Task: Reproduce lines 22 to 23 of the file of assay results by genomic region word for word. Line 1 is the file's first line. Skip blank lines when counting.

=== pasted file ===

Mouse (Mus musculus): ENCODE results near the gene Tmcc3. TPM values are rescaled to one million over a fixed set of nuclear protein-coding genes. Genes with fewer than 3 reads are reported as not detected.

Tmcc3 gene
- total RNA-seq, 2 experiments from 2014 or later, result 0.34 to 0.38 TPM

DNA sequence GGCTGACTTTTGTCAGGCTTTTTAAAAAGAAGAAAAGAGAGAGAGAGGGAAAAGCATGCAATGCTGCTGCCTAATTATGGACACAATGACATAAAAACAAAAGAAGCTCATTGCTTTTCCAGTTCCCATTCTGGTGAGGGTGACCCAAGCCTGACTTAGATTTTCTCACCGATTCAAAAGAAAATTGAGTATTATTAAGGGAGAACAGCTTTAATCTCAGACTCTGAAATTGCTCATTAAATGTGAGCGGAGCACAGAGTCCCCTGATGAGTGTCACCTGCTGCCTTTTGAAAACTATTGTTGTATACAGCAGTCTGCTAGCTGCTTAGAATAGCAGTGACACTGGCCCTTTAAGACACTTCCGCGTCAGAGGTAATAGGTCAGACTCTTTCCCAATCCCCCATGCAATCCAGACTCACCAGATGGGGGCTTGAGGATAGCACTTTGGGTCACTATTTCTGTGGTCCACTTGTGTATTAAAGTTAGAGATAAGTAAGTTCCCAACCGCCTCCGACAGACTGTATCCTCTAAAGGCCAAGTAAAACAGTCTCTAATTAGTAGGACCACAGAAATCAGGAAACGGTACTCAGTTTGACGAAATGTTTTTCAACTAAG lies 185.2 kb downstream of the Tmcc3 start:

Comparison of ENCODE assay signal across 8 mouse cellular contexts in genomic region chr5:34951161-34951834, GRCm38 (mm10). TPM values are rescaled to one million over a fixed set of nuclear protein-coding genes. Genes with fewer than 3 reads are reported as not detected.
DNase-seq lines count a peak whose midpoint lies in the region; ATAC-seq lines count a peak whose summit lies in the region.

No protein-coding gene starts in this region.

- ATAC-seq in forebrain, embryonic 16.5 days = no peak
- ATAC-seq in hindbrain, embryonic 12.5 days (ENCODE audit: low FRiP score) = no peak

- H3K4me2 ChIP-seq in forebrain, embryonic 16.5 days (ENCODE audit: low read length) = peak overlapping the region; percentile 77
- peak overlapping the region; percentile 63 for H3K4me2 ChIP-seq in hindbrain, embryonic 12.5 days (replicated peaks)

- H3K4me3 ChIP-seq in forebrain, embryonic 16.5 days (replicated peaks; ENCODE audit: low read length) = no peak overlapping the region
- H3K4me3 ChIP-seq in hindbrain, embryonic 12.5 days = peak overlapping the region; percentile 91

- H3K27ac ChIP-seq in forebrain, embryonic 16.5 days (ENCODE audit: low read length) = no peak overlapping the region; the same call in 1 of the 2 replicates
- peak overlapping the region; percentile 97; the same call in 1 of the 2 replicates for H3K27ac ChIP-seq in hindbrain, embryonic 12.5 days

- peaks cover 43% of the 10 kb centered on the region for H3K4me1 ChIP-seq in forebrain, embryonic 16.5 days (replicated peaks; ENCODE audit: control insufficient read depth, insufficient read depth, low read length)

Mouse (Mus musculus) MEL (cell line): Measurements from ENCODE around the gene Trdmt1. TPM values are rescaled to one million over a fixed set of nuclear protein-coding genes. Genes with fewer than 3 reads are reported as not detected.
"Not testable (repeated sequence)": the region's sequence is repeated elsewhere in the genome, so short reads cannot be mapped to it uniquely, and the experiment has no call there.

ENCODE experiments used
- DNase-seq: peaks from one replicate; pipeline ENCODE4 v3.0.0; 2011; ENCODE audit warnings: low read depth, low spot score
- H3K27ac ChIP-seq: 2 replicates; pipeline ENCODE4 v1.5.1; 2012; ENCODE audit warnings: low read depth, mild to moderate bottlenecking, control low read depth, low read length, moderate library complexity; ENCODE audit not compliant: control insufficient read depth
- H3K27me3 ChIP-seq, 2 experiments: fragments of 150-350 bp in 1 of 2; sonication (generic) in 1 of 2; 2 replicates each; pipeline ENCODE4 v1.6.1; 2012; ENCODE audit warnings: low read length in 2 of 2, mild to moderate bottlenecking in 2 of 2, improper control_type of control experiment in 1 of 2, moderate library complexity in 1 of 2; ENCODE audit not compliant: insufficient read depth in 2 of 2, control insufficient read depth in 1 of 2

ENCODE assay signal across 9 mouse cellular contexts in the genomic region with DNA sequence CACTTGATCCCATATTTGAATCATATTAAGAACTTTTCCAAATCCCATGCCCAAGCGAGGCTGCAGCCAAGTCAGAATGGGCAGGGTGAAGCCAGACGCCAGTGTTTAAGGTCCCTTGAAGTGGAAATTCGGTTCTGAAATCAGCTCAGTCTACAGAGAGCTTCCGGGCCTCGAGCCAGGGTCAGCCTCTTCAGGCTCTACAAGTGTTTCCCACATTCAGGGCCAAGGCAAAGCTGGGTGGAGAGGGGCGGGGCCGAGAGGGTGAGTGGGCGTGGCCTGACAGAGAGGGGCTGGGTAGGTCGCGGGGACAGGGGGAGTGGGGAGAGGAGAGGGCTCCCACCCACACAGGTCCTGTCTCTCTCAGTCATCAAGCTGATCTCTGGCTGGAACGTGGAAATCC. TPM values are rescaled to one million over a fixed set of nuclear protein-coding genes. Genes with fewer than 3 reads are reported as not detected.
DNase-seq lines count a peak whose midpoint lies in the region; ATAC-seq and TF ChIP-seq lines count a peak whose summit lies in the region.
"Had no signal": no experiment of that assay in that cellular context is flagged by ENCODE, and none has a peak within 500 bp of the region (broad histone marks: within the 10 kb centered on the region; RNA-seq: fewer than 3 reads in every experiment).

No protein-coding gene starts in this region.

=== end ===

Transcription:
- H3K27me3 ChIP-seq, 2 experiments: fragments of 150-350 bp in 1 of 2; sonication (generic) in 1 of 2; 2 replicates each; pipeline ENCODE4 v1.6.1; 2012; ENCODE audit warnings: low read length in 2 of 2, mild to moderate bottlenecking in 2 of 2, improper control_type of control experiment in 1 of 2, moderate library complexity in 1 of 2; ENCODE audit not compliant: insufficient read depth in 2 of 2, control insufficient read depth in 1 of 2

ENCODE assay signal across 9 mouse cellular contexts in the genomic region with DNA sequence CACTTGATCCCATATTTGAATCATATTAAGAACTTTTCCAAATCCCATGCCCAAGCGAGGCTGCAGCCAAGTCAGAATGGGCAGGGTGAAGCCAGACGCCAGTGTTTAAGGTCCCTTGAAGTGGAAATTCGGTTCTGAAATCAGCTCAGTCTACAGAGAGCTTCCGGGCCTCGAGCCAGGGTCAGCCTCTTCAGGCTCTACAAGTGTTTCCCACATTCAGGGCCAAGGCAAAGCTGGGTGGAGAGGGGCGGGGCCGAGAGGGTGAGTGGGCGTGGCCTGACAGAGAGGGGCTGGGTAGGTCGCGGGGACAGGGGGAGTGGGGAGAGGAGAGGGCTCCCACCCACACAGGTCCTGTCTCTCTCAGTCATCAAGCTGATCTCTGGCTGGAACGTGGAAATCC. TPM values are rescaled to one million over a fixed set of nuclear protein-coding genes. Genes with fewer than 3 reads are reported as not detected.